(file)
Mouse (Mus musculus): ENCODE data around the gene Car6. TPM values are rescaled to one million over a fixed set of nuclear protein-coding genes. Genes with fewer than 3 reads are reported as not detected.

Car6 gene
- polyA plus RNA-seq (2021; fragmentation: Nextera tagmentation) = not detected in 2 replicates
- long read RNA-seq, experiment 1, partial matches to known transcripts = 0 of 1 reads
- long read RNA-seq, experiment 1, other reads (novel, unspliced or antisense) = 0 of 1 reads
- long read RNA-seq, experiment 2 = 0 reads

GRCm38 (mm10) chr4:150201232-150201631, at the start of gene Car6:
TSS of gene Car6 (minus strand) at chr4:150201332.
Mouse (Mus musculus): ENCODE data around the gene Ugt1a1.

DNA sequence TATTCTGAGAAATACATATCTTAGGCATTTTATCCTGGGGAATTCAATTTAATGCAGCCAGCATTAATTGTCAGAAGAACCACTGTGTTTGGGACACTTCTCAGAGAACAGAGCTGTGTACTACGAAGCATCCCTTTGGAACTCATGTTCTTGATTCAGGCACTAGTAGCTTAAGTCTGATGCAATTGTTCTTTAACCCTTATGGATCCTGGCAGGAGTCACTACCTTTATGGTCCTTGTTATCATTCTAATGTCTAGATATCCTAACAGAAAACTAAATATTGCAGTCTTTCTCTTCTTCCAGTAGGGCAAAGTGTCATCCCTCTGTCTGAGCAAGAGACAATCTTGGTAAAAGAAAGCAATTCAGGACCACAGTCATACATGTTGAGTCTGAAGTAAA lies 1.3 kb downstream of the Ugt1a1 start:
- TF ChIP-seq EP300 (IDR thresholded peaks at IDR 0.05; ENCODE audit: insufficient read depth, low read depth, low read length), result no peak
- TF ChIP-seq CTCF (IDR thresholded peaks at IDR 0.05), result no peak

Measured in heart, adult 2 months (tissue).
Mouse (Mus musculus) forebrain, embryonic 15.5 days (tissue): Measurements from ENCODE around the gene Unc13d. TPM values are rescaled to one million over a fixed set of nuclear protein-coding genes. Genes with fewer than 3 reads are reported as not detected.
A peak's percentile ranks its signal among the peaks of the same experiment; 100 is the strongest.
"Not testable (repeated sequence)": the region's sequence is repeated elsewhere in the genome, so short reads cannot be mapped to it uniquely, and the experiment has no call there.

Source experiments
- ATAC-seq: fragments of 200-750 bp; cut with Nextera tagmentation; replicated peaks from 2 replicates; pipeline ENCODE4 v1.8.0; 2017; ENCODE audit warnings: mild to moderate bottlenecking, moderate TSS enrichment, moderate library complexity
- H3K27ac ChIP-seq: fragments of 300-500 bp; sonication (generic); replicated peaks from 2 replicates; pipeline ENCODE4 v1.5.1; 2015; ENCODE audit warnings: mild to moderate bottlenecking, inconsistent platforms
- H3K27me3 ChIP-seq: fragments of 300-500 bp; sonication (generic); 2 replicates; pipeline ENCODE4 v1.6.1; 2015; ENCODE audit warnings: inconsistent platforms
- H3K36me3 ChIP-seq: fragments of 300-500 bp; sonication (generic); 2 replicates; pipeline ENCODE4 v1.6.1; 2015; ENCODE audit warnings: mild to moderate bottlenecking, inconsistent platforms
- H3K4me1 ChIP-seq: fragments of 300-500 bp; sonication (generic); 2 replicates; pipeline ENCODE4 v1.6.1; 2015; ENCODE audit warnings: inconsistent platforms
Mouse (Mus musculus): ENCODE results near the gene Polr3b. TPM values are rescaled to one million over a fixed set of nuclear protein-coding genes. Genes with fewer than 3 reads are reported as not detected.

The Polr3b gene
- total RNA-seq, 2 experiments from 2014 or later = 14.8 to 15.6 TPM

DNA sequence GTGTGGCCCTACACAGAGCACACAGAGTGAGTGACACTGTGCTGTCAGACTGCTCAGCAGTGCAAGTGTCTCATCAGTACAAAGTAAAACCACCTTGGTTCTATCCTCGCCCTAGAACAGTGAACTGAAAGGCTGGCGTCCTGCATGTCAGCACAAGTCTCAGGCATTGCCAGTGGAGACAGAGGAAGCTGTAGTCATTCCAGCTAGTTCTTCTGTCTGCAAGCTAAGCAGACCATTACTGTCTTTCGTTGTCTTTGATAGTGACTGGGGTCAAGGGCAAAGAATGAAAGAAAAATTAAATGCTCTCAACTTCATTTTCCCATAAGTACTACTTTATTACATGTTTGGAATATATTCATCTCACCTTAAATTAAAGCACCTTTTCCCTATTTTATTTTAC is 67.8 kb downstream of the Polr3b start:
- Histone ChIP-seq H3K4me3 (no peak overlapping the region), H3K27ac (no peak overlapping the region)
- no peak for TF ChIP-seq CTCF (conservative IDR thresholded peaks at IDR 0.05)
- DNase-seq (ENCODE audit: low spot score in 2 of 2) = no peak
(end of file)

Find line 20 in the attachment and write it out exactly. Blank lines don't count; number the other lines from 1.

- H3K27me3 ChIP-seq: fragments of 300-500 bp; sonication (generic); 2 replicates; pipeline ENCODE4 v1.6.1; 2015; ENCODE audit warnings: inconsistent platforms